A Dog’s Broken Leg: From Injury to Recovery

Dog with a broken leg
Wyatt Robinson
Written by Wyatt Robinson

Dogs are considered as one of the most active pets that any pet parent can have. They are generally athletic and full of energy to roam around the house and lawn. This amount of stamina can provide hours of enjoyment and interaction between the dog and its pet parent. However, accidents may happen along the way that may injure a dog. One of the most common types of dog injury is a broken leg due to accidents like vehicular accidents or falls.

Dogs can experience fractures as part of their lives. The most common site for broken bones is the legs, because the legs are the most exposed part of the dog’s body. A dog’s broken leg can be classified as an open or closed type of fracture. Open fractures are fractures that have an open skin and the bone is exposed, while a closed fracture is a fracture where the skin above the broken bones is still intact.

There are also some instances where the involved bone has an incomplete fracture and only exhibits a crack or a sliver. These are called hairline fractures, which are fractures that are less noticeable but is equally painful as the first two general fracture types.

Things to watch for when looking for dogs’ broken bones

An obvious indicator for broken bones is a shard or bone sticking through the skin. However, signs of discomfort and pain after an activity or an accident can also indicate either a dislocation or fracture. Two other signs that there is something wrong are whining and limping, which are clear indicators that the dog is hurt. In addition, the pet parent should be able to check the muscles, ligaments, and tendon injuries because they share symptoms that are similar to breaks.

Broken leg at dog

The severity of the symptoms, as well as the risks involved completely depend on what of the dog’s leg area and the extent of the fractured bone is. It has been known that the most serious type of fractures involve the joint area. However, all fractures should be considered as a serious case and prompt medical attention should be provided as soon as possible.

Usually, the dog will hold the entire leg off the ground when a bone within a leg is broken. There is no weight placed on the paw when an injury or fracture is present. On cases of less serious injury or a sprain, dogs may somewhat use the affected leg, but they will walk with a limp.

Types of canine fractures

There are four commonly seen fractures in dogs:

  • Closed
  • Compound
  • Epiphyseal (growth plate)
  • Greenstick

The first three out of the four kinds of canine fracture can be expanded and classified further based on veterinary standards and examination. Whether the fractures are considered as simple, which involves several breakages that is about two to three pieces, or comminuted when the bone is shattered into many fragments, it should be taken care of in a prompt and careful manner.

Closed fractures: Closed fractures are the type of fracture in which the skin is not broken and the bone protrudes. The bone involved in a closed fracture is confirmed to be broken; however, the overlying skin is intact.

Dog with injured leg

Greenstick fractures: Greenstick fractures are fractures where the involved bone is still intact but has a crack. This is also called as an incomplete fracture because there is a crack involved that may or may not progress into a complete broken bone.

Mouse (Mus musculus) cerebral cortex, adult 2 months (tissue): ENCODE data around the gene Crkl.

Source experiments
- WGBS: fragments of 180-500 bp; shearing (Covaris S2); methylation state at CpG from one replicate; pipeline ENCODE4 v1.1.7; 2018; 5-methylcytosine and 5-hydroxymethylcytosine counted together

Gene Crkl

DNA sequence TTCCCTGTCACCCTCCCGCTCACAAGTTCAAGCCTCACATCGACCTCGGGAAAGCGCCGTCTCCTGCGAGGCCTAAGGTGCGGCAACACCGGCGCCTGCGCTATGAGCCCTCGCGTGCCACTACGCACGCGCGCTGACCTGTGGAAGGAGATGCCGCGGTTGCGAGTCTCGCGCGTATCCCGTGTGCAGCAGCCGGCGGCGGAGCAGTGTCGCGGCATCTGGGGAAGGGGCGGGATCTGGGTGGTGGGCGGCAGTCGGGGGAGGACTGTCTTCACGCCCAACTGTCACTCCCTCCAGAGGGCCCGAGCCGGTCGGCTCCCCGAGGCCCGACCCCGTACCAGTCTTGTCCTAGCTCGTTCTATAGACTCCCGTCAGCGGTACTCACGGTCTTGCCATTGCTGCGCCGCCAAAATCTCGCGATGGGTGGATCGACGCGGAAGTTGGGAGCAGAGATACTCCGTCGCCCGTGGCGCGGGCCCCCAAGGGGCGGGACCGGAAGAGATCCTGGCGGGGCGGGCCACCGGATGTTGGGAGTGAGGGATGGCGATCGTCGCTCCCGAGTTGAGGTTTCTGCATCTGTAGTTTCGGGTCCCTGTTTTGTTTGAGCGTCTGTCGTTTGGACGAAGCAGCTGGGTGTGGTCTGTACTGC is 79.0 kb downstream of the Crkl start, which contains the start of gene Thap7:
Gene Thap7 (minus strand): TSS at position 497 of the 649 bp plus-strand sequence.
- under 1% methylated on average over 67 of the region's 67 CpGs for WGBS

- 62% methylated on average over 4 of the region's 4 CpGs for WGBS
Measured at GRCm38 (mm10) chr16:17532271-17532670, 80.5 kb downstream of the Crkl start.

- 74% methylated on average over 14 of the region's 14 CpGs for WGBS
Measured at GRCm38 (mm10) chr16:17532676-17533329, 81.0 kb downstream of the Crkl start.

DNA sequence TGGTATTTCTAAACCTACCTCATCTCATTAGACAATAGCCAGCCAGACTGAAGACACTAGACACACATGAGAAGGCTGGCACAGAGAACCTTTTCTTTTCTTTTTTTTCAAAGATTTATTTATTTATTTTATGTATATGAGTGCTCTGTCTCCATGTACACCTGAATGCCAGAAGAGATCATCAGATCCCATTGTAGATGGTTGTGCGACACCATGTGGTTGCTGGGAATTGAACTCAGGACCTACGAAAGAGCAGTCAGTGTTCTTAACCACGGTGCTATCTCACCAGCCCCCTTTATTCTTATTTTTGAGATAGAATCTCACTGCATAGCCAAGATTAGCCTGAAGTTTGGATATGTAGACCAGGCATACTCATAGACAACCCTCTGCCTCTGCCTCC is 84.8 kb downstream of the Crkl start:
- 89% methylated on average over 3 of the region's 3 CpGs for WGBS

Compound fractures: Compound fractures are defined as broken bones that involve the skin, where the bone punctures and is exposed. It is important to provide immediate medical attention to dogs that have compound fracture because prolonged exposure without proper treatment can actually lead into serious infection and other complications.

Epiphyseal fractures: Epiphyseal fractures are considered as the fracture more frequently observed in younger, growing dogs. Dogs, especially those that are less than a year old has a soft spot near the ends of long bones where skeletal growth takes place.

The diagnosis that determines epiphyseal plate fracture is sometimes considered as difficult, because the displacement is sometimes minimal and even absent. Injuries that made lead to pain, deformity, or swelling near the base of a long bone of a young dog or a puppy may indicate a probable fracture or epiphyseal plate injury.

The diagnosis is quite a challenge even with the help of an X-ray. A careful review should include growth plate thickness, the deviation of epiphysis from the metaphysis, as well as any possible variation from the contralateral epiphysis. Veterinarians can also observe swelling that involves the soft tissues that signifies trauma if it has occurred to near the location of the epiphysis or growth plate.

X ray broken leg

Injuries that are triggered by impact and crushing force are more difficult to identify because the epiphysis is typically aligned perfectly, while its bony substance has been crushed already. Lack of a diagnosis from a radiographic perspective of epiphyseal injury does not exclude the possibility of a diagnosis with all the potential consequences that surround it.

For puppies that are less than twelve months old, soft areas can be located near the ends of each long bone where growth takes place. These s are referred to as epiphyseal or growth plates. Because these are considered as areas of skeletal growth, epiphyseal plates are rich in immature and underdeveloped non-calcified cells that form a spongy and soft area of the bone.

Growth plates are more prone to fractures these are considered as the weakest parts of the bone, and by adding excess pressure or trauma can easily lead to fracture of varying extent. The humerus, which is the upper front legs, and the distal ends of the femur or the thigh bone are more prone to this type of fracture.